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4 May 2020updated 18 Aug 2021 10:49am

Theatre: a portrait of the NHS

A photographer is given rare licence to shadow hospital workers and patients in this new book.

By Gerry Brakus

In 2015, the photographer Lewis Khan was invited to become the resident artist at the Chelsea & Westminster Hospital in London. Khan wanted to create work that would be a voice against the privatisation of the NHS, a subject close to his heart.

As the project went on, this political focus became the context to the project and what emerged was a much more universal study of human strength and fragility. Khan’s practice in the hospital was considered and reflective – he would often shadow members of staff for days and weeks at a time before introducing a camera. ​

“When I started working in the hospital,” he says, “I felt like I’d seen the often-mediated hospital images before, usually either superficial or sensationalist. I didn’t want to do either of those things. So my challenge was: how do I work in such a heavily mediated place but do something that feels like my own?”

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“Taking photos, for me, is a way of being tactile with the world – it’s a way of navigating feeling. I initially set out to create an overtly political body of work. Over time this political focus became context to the project, and what emerged was a much more universal study of human strength and fragility.”

Khan’s book, Theatre, covers new ground with regards to photography and the healthcare environment. His style, as seen in his portrait photography (Khan has photographed a number of subjects for the New Statesman, among others) is revealing and instinctive. The book captures the intimate realities of daily life within the NHS and offers an insight into its front line. From surgeons, scrub nurses and matrons, to the operating table itself, to some of Europe’s leading oncology consultants and their patients, it also looks at the lesser seen aspects of the hospital — cleaners, visitors, staff rooms, bed bays, curtains and the things left behind.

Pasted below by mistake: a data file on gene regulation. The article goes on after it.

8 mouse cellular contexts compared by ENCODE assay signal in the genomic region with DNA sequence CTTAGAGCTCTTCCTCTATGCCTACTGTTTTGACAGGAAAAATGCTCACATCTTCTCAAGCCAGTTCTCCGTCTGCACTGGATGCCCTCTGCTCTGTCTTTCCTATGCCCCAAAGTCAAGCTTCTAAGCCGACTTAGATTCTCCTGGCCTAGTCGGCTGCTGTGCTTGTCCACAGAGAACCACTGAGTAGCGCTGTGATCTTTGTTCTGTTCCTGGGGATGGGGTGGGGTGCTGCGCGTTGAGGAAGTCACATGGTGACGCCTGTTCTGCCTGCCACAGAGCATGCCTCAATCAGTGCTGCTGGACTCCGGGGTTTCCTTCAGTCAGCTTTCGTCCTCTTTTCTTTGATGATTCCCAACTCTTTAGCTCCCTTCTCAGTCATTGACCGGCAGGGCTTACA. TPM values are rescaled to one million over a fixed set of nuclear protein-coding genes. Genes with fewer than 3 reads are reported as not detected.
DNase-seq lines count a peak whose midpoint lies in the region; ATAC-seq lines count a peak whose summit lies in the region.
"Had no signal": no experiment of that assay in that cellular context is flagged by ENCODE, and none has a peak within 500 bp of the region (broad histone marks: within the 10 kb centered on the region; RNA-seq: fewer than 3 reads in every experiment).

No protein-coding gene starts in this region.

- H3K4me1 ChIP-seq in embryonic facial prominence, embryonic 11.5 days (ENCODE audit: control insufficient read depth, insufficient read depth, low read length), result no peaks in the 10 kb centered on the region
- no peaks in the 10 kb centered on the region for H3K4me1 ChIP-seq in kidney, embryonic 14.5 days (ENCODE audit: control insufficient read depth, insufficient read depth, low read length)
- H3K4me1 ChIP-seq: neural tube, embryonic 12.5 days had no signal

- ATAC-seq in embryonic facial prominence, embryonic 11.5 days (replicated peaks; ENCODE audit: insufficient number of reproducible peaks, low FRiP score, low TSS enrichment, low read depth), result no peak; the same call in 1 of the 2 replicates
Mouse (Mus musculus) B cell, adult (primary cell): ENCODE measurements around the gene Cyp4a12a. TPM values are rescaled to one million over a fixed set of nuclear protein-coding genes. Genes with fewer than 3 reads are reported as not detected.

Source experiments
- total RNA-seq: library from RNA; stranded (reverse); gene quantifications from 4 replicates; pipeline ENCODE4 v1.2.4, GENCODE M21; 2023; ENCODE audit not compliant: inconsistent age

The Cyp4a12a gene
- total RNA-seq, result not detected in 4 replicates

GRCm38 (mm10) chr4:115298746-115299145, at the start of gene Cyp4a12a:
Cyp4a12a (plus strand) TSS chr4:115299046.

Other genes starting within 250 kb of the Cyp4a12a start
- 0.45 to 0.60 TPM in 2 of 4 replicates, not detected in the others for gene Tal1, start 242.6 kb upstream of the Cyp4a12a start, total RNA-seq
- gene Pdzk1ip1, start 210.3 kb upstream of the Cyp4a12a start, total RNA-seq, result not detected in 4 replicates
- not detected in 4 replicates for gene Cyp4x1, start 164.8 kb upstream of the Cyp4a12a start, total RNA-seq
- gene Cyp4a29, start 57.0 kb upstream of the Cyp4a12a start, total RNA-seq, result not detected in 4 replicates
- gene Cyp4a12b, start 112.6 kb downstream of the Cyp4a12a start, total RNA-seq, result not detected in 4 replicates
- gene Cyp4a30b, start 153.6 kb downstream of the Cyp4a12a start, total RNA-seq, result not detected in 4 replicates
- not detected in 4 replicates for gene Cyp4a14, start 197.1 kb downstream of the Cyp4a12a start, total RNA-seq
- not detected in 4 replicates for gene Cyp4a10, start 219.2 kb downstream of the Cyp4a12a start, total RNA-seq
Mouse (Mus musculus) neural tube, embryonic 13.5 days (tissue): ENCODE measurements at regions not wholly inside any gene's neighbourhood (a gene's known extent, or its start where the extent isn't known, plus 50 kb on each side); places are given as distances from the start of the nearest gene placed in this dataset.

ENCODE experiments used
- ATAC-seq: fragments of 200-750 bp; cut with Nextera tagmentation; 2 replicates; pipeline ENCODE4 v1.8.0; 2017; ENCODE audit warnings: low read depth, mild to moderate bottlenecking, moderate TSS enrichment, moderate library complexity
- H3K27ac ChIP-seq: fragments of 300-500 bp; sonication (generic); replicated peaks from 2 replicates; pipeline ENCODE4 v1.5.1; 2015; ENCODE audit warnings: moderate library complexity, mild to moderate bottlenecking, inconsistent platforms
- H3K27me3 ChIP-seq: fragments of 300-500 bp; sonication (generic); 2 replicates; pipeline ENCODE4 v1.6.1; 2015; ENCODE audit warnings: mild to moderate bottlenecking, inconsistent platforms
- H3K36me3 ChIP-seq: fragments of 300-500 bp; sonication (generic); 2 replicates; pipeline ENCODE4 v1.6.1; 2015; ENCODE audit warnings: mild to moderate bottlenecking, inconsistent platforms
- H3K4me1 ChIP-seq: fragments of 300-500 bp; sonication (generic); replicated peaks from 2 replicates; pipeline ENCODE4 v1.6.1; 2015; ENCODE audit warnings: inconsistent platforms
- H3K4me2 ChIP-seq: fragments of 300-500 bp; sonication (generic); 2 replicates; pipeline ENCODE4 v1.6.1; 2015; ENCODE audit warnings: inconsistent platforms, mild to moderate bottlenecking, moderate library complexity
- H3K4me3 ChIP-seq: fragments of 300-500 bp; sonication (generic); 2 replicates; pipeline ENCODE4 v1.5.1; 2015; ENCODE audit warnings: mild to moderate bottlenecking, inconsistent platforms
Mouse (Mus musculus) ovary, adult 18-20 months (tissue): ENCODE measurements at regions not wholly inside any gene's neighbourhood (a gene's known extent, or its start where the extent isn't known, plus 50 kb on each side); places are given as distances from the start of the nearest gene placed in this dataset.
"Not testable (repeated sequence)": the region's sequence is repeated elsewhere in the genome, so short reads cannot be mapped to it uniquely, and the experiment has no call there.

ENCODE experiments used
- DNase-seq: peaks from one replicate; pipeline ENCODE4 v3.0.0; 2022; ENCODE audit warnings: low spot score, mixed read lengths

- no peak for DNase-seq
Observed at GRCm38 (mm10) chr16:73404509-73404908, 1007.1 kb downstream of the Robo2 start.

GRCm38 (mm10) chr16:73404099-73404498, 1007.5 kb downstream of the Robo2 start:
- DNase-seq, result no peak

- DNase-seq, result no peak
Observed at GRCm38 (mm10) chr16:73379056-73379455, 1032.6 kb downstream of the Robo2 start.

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The original plan was to launch the book in May. “I first began discussions with the publishers, Lost Light Recordings, about the book in 2017, and it’s been the plan for around a year now to release the book in May 2020. Covid meant we had to postpone all that. Then we thought why not just launch as we had planned in a slightly adapted way. The project is a timely celebration of the NHS, so we are launching online imminently with 100 per cent of the profits going to them.”

“Theatre”​ is priced at £50 and is available to order at

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